This book is a bitch.  And other than the glorious period of first drafting - when I'm too close to see the flaws - it's always been a bitch.  Every time I sit down to try and edit the damn thing, I end up feeling like I've just tried to bathe ten Max the cat clones at the same time.  (For those of you who missed it, Max hates baths and by the end of each, my arms are shredded and punctured.)  But I keep going back to this manuscript.  Good ol' masochist me.  I just knew if I kept at it, I could win the fight.

But what if I can't?

I know several of you are about to throttle me.  That's okay.  I probably deserve to be throttled.  But not necessarily for the reasons you might think.

Ever know one of those people who gets into a bad relationship and they can't really see how bad it is?  The ones who may at some point manage to wriggle their way out only to wind up back with the same totally unsuitable significant other time and again?  They want to make it work.  They know if only they try hard enough, they can get the other person to be what they want to be.  They insist they love this person who's totally bad for them.  "I can change them, I know I can."  Or, heaven forbid, they end up changing themselves so whatever problems they had no longer matter - which is worse.

Not this time, Sweets.  Sometimes things like this are meant to die.  Sometimes the little voice in the back of your head telling you this won't work is right. 

Don't get me wrong.  The little voice of self-doubt rears up at some point during every book.  Most times, I let it have its way for a little while and then kick its lily-white ass.  This time, though, while preparing to throttle the crap out of the annoying liar, I realized the reason I can't make this one shut the hell up this time is - regardless of how wrong it is in some aspects - it's totally right.  This is not a book I can finish - not now and maybe not ever. 

And that's fine.  Sometimes you have to know when to stop fighting.

Don't worry, though.  I'm not sad.  I'm not even all that hurt.  Like dating, there are other fish in the sea.  There are other books in my head and on my hard drive - each one waiting for its shot to become a real book.  I'll take all of the minutiae from this, stuff it into a box and cram it into a closet.  Get it out of here before I'm tempted to try another go of it.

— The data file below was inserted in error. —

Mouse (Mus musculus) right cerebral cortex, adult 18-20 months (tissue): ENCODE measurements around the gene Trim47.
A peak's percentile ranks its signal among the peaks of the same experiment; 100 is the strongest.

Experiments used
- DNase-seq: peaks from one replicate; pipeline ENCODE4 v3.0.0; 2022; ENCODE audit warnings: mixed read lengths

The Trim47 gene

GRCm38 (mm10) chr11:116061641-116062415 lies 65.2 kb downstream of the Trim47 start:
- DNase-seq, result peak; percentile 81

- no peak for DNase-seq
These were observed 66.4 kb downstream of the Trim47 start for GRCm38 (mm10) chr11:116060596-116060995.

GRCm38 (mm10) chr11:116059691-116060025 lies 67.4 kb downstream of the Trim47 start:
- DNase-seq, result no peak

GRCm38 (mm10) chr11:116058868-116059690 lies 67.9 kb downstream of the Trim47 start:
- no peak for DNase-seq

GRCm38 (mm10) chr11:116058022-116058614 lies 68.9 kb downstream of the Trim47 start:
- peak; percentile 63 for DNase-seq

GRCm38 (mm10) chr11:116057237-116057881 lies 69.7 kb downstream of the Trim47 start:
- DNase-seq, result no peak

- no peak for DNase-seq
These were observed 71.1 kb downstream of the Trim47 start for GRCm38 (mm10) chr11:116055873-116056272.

Maybe instead of this book, it's finally time to finish Rue's story.  She's waited long enough for her shot at greatness.  And, you know what?  So have I.

Saturday, November 10, 2012

Who the Hell Do You Think You Are?

Or the All-Encompassing Writing Pitfall.

It goes like this...

"Who the hell do you think you are to try and write something like this?  You're not good enough.  You have no idea what you're talking about.  Everyone will laugh at you for this one.  Or at least every self-respecting agent who gets a glimpse of this will not only reject your book, they'll print off your submission materials just so they can set fire to the pages."

"And then there's the whole 'write what you know' thing.  Which you're totally not doing in this case.  What does a housewife from backwater, piss-ant, scrubby-ass Colorado know about the doings in Washington, D.C.  Who do you think you are, Vince Flynn?  ROFL  Right.  Go back to making shit up with your post-apocalyptic worlds or your genies and leave the reality to the boys and girls who know how to do it right."

"Sure, writing is all about making it up, but readers are going to see right through your smoke and mirrors crap. They're going to KNOW you're talking out the other side of your ass here.  What do you know about medical examiners and engineers and government agents?  Seriously.  You must've been pretty damn full of yourself to even start this project.  No wonder you can't edit it into something good."

"No wonder they rejected your other stuff."


Thursday, November 8, 2012

Totally Geeking Out

I posted this to Facebook, but since I'm still totally geeking out, I'd thought I'd share here, too.  I just watched a redtail hawk eat a squirrel and I got pictures!

Here's him in the tree where I first saw him.  I didn't know then he was hunting.

Then he took off and I thought I'd lost him (which is what usually happens), but he'd landed just across the street in a neighbor's yard.  It took me a second to realize why he'd landed on the ground.  But if you look, there's the squirrel laying in the grass to the right of him.

He snatched up his prey and took off for the park.  And I got lucky with this shot: